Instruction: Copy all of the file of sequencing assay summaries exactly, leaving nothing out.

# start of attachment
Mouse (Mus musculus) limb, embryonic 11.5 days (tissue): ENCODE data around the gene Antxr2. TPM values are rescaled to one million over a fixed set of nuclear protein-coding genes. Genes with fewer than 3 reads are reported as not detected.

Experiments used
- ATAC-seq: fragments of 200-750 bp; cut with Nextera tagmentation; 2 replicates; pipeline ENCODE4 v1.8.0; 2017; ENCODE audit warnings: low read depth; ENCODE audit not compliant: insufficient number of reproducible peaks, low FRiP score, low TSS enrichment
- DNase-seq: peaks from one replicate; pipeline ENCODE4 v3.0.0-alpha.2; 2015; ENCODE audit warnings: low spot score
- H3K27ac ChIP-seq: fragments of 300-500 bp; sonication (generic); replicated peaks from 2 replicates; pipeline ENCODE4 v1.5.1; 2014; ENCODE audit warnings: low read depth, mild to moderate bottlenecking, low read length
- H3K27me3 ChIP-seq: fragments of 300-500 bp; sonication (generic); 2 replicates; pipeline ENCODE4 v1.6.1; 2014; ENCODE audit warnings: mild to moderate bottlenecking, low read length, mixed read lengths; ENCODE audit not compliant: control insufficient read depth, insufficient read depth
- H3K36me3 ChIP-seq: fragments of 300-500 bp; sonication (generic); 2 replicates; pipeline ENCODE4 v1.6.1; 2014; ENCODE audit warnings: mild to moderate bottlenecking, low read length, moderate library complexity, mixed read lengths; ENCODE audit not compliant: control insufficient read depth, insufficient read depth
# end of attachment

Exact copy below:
Mouse (Mus musculus) limb, embryonic 11.5 days (tissue): ENCODE data around the gene Antxr2. TPM values are rescaled to one million over a fixed set of nuclear protein-coding genes. Genes with fewer than 3 reads are reported as not detected.

Experiments used
- ATAC-seq: fragments of 200-750 bp; cut with Nextera tagmentation; 2 replicates; pipeline ENCODE4 v1.8.0; 2017; ENCODE audit warnings: low read depth; ENCODE audit not compliant: insufficient number of reproducible peaks, low FRiP score, low TSS enrichment
- DNase-seq: peaks from one replicate; pipeline ENCODE4 v3.0.0-alpha.2; 2015; ENCODE audit warnings: low spot score
- H3K27ac ChIP-seq: fragments of 300-500 bp; sonication (generic); replicated peaks from 2 replicates; pipeline ENCODE4 v1.5.1; 2014; ENCODE audit warnings: low read depth, mild to moderate bottlenecking, low read length
- H3K27me3 ChIP-seq: fragments of 300-500 bp; sonication (generic); 2 replicates; pipeline ENCODE4 v1.6.1; 2014; ENCODE audit warnings: mild to moderate bottlenecking, low read length, mixed read lengths; ENCODE audit not compliant: control insufficient read depth, insufficient read depth
- H3K36me3 ChIP-seq: fragments of 300-500 bp; sonication (generic); 2 replicates; pipeline ENCODE4 v1.6.1; 2014; ENCODE audit warnings: mild to moderate bottlenecking, low read length, moderate library complexity, mixed read lengths; ENCODE audit not compliant: control insufficient read depth, insufficient read depth